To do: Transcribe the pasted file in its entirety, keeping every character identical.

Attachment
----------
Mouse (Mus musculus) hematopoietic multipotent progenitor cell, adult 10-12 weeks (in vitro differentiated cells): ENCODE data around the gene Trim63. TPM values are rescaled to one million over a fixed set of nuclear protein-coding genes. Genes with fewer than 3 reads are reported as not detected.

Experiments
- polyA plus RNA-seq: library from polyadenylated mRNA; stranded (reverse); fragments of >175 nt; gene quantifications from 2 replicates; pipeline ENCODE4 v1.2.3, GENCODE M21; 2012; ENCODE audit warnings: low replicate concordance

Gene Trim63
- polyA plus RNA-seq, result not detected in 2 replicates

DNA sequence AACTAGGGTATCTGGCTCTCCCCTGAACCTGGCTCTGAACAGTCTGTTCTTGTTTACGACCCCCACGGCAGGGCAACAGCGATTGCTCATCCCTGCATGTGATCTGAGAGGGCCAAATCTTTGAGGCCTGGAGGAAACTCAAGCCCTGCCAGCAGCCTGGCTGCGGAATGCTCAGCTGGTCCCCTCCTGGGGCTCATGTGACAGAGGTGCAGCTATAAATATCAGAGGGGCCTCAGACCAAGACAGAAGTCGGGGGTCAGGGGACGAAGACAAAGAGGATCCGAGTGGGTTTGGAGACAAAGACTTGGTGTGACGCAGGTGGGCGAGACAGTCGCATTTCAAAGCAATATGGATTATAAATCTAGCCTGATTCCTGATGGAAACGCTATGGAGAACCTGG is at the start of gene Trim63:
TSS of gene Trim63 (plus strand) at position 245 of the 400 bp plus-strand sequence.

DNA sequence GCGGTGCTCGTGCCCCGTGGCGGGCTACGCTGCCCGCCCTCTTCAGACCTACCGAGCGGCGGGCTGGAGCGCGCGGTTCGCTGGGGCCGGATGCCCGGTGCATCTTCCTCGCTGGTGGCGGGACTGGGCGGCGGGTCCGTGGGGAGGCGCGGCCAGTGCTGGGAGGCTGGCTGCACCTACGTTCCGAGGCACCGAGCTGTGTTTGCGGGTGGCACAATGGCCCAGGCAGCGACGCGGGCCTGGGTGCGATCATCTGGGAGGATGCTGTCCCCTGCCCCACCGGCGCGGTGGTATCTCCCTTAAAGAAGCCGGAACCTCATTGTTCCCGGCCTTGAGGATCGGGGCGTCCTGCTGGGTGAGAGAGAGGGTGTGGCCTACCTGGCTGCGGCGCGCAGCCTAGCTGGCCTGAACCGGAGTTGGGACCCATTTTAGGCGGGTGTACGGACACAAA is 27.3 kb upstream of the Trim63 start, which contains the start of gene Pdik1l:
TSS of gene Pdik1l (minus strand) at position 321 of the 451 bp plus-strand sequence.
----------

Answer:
Mouse (Mus musculus) hematopoietic multipotent progenitor cell, adult 10-12 weeks (in vitro differentiated cells): ENCODE data around the gene Trim63. TPM values are rescaled to one million over a fixed set of nuclear protein-coding genes. Genes with fewer than 3 reads are reported as not detected.

Experiments
- polyA plus RNA-seq: library from polyadenylated mRNA; stranded (reverse); fragments of >175 nt; gene quantifications from 2 replicates; pipeline ENCODE4 v1.2.3, GENCODE M21; 2012; ENCODE audit warnings: low replicate concordance

Gene Trim63
- polyA plus RNA-seq, result not detected in 2 replicates

DNA sequence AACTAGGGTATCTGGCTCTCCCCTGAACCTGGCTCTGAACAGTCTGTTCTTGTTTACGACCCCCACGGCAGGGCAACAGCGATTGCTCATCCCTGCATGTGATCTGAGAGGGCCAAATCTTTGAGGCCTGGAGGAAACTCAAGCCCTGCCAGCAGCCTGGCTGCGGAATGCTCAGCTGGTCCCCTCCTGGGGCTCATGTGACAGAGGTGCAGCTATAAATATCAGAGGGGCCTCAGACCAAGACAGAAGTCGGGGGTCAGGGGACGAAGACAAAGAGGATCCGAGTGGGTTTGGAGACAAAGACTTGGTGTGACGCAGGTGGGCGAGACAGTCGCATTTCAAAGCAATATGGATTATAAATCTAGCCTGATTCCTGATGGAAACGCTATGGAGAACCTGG is at the start of gene Trim63:
TSS of gene Trim63 (plus strand) at position 245 of the 400 bp plus-strand sequence.

DNA sequence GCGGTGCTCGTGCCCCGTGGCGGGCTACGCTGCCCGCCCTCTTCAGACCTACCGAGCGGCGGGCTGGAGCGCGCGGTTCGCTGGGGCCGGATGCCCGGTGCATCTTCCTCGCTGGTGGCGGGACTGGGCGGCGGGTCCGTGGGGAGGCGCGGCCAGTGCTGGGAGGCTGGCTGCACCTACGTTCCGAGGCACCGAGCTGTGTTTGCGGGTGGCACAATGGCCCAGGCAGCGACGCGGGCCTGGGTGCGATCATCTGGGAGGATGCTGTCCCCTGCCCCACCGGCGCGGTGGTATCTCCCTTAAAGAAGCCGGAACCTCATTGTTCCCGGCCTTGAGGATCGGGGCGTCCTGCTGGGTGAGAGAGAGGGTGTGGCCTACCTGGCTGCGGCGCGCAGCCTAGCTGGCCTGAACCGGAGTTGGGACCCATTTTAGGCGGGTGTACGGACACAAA is 27.3 kb upstream of the Trim63 start, which contains the start of gene Pdik1l:
TSS of gene Pdik1l (minus strand) at position 321 of the 451 bp plus-strand sequence.